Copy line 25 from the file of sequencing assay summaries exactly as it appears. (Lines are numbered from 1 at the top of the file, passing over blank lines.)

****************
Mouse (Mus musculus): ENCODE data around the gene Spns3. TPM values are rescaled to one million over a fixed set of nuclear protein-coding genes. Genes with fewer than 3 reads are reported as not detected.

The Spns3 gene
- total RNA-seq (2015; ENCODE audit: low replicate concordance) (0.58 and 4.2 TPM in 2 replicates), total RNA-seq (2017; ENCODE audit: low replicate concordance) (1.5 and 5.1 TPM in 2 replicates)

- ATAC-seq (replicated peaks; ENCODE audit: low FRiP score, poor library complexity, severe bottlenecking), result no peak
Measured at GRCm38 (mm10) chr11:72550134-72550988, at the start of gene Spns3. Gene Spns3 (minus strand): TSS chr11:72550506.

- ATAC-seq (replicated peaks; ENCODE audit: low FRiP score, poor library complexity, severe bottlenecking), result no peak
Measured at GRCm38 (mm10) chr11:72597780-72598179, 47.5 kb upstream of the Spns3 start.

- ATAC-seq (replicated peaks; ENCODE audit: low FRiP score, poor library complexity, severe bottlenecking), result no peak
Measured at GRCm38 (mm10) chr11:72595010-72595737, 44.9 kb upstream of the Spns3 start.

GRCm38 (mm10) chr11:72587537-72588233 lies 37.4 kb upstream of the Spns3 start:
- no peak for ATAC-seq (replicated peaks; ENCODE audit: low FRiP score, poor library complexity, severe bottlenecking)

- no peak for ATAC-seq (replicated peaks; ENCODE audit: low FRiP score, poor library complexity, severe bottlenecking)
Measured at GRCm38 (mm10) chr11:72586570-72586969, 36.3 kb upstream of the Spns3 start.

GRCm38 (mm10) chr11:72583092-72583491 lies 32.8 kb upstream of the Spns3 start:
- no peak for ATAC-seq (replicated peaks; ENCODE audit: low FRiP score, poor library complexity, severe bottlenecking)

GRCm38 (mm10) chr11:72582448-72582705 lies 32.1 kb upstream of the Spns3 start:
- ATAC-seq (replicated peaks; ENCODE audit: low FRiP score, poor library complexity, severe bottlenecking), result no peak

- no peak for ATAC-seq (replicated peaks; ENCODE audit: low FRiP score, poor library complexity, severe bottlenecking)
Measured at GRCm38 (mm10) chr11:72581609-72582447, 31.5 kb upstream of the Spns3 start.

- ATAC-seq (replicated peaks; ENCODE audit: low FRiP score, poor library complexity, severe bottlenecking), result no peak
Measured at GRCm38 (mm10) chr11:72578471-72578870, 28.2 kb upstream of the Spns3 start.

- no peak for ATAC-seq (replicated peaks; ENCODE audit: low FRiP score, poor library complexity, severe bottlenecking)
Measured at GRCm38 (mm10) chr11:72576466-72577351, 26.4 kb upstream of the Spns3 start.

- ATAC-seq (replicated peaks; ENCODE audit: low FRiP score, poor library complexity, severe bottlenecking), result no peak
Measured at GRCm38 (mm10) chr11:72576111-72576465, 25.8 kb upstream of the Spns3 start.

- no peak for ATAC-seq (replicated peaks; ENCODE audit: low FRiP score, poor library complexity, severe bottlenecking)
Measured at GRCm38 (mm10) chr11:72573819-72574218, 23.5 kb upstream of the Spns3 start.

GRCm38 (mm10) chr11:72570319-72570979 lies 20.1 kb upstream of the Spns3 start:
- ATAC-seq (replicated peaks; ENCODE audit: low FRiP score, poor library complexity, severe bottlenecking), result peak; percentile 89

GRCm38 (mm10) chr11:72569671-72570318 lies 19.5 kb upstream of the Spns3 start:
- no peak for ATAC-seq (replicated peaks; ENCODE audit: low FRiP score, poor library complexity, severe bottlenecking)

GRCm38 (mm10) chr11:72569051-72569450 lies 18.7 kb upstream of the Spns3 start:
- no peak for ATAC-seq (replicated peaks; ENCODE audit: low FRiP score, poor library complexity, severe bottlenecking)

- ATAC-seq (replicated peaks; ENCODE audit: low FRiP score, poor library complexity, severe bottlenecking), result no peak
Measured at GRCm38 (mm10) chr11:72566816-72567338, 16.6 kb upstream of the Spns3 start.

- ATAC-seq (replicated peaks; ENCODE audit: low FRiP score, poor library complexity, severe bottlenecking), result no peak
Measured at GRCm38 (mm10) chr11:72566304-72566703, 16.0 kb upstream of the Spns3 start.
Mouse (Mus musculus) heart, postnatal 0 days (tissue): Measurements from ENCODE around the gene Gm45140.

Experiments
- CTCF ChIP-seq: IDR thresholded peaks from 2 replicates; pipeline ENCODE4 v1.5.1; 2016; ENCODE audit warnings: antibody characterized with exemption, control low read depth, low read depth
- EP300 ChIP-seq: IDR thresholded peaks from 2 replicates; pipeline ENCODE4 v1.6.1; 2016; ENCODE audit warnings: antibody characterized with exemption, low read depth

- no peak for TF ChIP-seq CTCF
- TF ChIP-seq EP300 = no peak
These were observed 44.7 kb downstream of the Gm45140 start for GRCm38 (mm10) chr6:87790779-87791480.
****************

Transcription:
Measured at GRCm38 (mm10) chr11:72576111-72576465, 25.8 kb upstream of the Spns3 start.